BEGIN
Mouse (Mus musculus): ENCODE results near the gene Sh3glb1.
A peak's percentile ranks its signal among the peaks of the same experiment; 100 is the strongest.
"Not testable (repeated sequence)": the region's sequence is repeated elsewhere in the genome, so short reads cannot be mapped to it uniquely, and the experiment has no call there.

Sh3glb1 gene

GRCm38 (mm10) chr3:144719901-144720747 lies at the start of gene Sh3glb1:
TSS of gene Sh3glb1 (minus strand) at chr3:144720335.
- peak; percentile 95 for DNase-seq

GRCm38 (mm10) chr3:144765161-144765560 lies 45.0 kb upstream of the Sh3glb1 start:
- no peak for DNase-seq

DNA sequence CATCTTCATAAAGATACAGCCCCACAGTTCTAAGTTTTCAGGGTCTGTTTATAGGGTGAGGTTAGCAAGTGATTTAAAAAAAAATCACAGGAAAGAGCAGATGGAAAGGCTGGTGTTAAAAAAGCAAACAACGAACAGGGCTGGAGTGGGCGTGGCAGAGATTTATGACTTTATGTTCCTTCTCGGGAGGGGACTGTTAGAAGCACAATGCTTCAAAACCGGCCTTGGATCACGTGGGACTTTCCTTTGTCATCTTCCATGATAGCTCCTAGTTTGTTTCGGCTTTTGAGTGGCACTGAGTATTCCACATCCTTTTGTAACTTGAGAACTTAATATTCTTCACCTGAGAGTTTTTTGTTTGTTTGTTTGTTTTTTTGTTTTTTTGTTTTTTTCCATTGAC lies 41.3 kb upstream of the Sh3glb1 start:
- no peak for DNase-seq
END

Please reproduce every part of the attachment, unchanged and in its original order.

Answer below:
Mouse (Mus musculus): ENCODE results near the gene Sh3glb1.
A peak's percentile ranks its signal among the peaks of the same experiment; 100 is the strongest.
"Not testable (repeated sequence)": the region's sequence is repeated elsewhere in the genome, so short reads cannot be mapped to it uniquely, and the experiment has no call there.

Sh3glb1 gene

GRCm38 (mm10) chr3:144719901-144720747 lies at the start of gene Sh3glb1:
TSS of gene Sh3glb1 (minus strand) at chr3:144720335.
- peak; percentile 95 for DNase-seq

GRCm38 (mm10) chr3:144765161-144765560 lies 45.0 kb upstream of the Sh3glb1 start:
- no peak for DNase-seq

DNA sequence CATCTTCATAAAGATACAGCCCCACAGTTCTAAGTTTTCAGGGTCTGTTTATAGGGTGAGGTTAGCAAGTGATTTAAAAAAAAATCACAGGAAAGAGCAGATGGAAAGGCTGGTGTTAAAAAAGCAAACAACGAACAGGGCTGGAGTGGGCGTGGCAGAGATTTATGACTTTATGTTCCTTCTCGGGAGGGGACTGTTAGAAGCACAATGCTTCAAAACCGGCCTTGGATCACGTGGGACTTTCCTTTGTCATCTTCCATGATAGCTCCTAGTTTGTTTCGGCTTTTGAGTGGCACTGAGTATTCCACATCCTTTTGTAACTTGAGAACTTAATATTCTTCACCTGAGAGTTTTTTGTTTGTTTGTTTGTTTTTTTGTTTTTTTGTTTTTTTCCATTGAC lies 41.3 kb upstream of the Sh3glb1 start:
- no peak for DNase-seq